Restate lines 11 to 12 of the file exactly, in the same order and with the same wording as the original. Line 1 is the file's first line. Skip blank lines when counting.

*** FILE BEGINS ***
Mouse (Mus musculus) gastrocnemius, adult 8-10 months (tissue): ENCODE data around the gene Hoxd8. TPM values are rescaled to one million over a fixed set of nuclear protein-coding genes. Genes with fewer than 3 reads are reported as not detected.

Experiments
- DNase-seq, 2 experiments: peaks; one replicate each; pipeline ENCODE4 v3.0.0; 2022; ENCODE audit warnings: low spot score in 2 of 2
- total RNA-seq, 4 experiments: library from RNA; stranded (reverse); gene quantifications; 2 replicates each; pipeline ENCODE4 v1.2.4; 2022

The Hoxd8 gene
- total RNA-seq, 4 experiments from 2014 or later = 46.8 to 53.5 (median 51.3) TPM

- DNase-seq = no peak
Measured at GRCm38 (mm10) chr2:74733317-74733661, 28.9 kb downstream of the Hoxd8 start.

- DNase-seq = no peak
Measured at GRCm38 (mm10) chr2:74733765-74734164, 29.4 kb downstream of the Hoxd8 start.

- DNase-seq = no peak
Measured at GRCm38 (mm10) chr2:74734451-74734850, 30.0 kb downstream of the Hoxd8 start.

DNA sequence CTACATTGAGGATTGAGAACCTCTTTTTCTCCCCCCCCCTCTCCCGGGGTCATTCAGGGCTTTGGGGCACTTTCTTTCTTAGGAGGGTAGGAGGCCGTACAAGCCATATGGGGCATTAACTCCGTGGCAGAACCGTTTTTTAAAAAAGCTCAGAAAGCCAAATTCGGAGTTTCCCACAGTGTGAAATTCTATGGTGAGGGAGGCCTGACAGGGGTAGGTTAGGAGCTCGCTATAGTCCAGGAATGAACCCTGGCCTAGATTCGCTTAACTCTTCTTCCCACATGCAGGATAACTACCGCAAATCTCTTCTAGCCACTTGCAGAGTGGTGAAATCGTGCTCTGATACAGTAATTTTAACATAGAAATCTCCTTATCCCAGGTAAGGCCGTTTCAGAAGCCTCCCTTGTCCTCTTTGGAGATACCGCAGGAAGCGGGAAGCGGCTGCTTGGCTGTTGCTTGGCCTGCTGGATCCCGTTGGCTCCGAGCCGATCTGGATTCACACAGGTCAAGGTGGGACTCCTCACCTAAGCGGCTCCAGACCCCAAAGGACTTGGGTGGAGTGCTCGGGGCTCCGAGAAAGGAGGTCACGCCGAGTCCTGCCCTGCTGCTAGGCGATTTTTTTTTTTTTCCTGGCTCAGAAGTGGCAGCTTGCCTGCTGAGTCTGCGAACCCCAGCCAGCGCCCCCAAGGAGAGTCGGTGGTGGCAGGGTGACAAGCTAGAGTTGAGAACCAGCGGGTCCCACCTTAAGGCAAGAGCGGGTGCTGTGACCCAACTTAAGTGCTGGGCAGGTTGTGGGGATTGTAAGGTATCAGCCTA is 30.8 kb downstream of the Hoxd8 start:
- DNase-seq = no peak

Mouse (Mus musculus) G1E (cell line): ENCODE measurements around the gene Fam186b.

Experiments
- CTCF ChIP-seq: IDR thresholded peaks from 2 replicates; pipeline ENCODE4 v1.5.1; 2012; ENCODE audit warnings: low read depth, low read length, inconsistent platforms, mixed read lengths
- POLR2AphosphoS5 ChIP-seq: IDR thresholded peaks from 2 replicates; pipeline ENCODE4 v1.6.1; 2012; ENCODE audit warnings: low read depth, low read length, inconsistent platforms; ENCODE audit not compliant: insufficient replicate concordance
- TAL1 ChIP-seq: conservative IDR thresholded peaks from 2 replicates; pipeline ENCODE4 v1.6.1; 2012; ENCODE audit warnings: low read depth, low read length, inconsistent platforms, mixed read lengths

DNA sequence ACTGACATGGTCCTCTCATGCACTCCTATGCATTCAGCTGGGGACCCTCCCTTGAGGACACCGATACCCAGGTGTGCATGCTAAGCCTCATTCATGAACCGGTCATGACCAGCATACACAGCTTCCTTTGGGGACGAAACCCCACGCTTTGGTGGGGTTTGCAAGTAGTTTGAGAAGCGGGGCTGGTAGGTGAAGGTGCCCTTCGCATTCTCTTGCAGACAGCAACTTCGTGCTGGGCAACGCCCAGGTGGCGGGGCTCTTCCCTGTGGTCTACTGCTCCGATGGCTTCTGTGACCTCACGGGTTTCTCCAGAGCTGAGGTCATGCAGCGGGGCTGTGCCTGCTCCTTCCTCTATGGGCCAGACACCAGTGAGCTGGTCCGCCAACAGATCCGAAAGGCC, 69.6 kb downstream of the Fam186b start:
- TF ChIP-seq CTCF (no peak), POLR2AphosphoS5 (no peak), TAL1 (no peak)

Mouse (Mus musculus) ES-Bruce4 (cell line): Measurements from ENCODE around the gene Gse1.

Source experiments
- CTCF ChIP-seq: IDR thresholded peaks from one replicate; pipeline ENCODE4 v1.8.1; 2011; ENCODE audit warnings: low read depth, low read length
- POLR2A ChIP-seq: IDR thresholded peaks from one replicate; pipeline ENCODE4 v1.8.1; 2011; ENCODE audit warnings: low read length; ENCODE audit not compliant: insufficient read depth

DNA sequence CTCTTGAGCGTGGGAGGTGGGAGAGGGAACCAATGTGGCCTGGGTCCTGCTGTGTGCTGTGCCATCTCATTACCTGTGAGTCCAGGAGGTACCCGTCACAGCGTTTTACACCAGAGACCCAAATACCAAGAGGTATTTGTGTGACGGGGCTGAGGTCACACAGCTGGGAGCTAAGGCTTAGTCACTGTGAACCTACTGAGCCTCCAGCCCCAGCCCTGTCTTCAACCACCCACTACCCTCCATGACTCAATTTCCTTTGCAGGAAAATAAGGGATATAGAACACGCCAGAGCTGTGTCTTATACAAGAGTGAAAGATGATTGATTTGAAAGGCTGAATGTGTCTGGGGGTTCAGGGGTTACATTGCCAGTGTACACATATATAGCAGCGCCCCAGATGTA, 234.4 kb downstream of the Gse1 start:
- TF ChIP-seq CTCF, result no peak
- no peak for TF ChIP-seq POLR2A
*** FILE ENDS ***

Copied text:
- DNase-seq = no peak
Measured at GRCm38 (mm10) chr2:74734451-74734850, 30.0 kb downstream of the Hoxd8 start.